About once a week I receive either an email or a phone call with an inquiry in regard to an older used gun. People buy old bolt action rifles that have the name “Buehler” stamped on either the safety or on the scope rings. If there is no further lettering on the gun visible, they often automatically assume that I built the rifle. After a brief online search, they find my company. “I have one of your rifles, but I don’t know the caliber”, or “I have one of your old rifles and would like to know when it was built” are the most common questions. Almost immediately I know that I had nothing to do with the gun. You see, there used to be a company in Orinda CA, named “Maynard Buehler”. That was long before my time, and I believe they have been out of business since around the mid 80’s. They produced aftermarket Mauser 98 safeties and scope rings. Probably some other parts too. The parts have “Buehler” stamped on them. I have never been affiliated with that company, nor have I ever used any of their parts on one of my guns.

Often, when I explain this to people, they seem to have a hard time comprehending this. I love it when they start getting into lengthy arguments and don’t bother listening to me. Even after I tell them that all of my guns are clearly marked on top of the barrel per ATF 07 license rules. If I re-stock an older gun for a customer I mark the stock inside with my name, date and my trade stamp. People usually make the argument that the gun looks “exactly like one of mine”. It’s hard to point out the differences, if people can’t see it on their own.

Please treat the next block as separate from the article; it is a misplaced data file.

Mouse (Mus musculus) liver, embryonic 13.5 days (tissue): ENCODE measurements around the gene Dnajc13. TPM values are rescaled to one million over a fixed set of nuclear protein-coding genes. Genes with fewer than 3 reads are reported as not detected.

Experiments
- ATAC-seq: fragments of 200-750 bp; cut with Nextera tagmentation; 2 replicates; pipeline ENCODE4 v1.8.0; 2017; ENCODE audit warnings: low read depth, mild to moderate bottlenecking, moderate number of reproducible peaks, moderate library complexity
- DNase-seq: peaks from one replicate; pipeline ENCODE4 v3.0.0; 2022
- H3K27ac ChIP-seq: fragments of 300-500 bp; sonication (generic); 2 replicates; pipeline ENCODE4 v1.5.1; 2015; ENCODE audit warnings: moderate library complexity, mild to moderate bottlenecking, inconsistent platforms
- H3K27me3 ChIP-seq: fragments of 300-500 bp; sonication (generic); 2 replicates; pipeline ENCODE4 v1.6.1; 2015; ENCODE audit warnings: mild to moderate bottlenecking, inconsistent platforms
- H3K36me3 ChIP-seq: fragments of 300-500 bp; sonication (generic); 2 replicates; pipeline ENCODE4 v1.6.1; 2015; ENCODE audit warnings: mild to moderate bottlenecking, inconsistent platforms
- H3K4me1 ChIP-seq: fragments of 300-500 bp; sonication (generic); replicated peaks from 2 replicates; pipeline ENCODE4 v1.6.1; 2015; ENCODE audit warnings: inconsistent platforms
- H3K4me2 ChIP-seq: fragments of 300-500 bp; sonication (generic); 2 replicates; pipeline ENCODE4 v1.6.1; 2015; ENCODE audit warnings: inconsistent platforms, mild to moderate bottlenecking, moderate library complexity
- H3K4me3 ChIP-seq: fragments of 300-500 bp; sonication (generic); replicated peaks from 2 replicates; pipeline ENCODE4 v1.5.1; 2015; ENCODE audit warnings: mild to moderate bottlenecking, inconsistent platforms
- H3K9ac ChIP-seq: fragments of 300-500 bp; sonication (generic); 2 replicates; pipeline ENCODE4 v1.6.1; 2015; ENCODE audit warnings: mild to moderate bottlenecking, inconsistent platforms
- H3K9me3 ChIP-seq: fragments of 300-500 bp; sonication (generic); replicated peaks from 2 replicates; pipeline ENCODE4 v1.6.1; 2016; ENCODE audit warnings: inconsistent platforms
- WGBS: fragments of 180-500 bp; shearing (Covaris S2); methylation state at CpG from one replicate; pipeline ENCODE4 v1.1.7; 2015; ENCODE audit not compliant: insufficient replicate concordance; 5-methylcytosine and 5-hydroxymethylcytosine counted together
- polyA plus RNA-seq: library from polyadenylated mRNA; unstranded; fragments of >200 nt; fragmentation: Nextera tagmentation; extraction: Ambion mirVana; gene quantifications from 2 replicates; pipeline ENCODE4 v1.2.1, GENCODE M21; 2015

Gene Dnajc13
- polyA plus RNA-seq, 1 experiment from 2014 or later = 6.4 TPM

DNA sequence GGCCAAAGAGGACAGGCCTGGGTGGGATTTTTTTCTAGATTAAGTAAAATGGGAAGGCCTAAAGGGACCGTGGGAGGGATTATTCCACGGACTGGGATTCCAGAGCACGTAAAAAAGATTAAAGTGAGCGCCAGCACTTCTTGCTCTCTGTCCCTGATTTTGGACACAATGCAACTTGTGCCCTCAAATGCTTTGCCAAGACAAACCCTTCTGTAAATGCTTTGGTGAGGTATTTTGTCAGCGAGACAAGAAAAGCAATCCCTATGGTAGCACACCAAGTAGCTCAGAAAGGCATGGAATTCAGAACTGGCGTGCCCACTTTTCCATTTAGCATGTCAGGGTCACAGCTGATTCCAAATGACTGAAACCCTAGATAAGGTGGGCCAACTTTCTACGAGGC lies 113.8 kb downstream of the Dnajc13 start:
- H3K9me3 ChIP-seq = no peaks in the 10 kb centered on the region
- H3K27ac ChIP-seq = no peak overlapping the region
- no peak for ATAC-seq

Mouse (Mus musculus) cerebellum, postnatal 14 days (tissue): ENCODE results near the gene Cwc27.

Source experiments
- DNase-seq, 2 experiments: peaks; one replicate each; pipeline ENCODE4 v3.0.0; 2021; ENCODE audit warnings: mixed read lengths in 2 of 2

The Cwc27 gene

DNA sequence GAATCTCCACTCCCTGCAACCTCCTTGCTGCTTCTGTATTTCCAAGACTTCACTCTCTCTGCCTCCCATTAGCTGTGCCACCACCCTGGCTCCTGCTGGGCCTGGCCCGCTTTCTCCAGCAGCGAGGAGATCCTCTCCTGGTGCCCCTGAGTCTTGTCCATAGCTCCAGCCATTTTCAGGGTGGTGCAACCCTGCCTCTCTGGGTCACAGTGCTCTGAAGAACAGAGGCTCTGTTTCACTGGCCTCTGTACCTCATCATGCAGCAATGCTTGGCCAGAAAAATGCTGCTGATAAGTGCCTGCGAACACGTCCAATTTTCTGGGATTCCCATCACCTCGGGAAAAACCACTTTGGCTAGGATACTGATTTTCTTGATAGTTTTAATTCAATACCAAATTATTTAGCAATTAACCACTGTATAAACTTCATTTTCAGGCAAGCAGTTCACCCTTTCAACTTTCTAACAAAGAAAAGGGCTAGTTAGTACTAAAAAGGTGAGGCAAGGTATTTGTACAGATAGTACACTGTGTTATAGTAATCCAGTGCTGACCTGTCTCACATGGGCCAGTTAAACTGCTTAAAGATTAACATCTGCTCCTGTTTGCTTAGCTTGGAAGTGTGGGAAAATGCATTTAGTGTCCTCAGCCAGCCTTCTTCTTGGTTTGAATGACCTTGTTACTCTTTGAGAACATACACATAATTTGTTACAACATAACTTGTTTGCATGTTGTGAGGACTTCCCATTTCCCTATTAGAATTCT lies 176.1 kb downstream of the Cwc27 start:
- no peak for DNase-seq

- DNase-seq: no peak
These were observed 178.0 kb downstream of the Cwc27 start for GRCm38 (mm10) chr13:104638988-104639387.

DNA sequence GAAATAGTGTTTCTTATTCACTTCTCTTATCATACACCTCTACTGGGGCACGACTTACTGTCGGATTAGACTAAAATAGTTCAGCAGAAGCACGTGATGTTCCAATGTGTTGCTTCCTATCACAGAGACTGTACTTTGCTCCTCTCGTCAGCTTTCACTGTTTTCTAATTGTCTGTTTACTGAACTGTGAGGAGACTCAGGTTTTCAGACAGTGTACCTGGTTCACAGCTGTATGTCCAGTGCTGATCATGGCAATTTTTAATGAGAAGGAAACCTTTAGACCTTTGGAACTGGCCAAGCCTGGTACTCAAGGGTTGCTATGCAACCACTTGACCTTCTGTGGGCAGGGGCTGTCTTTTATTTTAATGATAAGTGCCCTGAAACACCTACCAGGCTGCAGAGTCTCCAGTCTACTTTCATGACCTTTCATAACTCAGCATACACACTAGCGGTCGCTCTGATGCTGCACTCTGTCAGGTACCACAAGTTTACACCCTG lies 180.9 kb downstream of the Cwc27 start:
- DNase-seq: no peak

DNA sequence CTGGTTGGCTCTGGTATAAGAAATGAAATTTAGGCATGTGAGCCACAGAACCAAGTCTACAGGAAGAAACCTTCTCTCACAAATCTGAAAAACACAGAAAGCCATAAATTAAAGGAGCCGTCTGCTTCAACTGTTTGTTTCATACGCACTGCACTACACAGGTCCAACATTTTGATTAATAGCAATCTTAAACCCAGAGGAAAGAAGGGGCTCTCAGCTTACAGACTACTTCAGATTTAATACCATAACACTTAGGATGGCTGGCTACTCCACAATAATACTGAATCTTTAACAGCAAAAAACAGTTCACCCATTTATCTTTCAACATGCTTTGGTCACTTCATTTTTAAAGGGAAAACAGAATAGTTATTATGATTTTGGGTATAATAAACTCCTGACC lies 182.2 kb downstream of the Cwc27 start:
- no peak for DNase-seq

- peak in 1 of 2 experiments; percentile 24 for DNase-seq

This Gunbroker.com listing was brought to my attention this morning. Somebody is claiming to sell a rifle that I’ve built. Right away, just based on the caliber, I knew I had nothing to do with this gun. I’ve never worked on a .350 Rigby rifle. What’s worse, the listing featured my logo and info. I wish the seller would have had the decency to ask for permission first. I assume this rifle has a safety or scope ring that is stamped with “Buehler”. Naturally, I’m in the business of building high grade guns and I don’t like it when people misrepresent their old clunkers as one of mine.

All of my rifles are clearly marked on top of the barrel with “Buehler CSA, Stillwater, OK” or Buehler CSA, Central Point, OR”. There are some guns that I’ve built around customer supplied parts and receivers, or massive alterations of existing guns. They might be marked with “R. Buehler” on the barrel. In these instances, per regulations the customer was considerate the manufacturer.

(At least they could have pronounced my first name right. That’s pretty funny. But I don’t appreciate the seller using my logo.)

People, be careful. On those auctions, a lot of guns are misrepresented. I often wonder: When the big auction houses sell all these antique factory engraved Winchester and Colt’s, how many are actually for real? There is no doubt in my mind, a good percentage of fakes are moved through the auction houses. In these cases, everybody has a vested interest that the gun is for real, and nobody wants to know the truth, once the gun moved through the auction.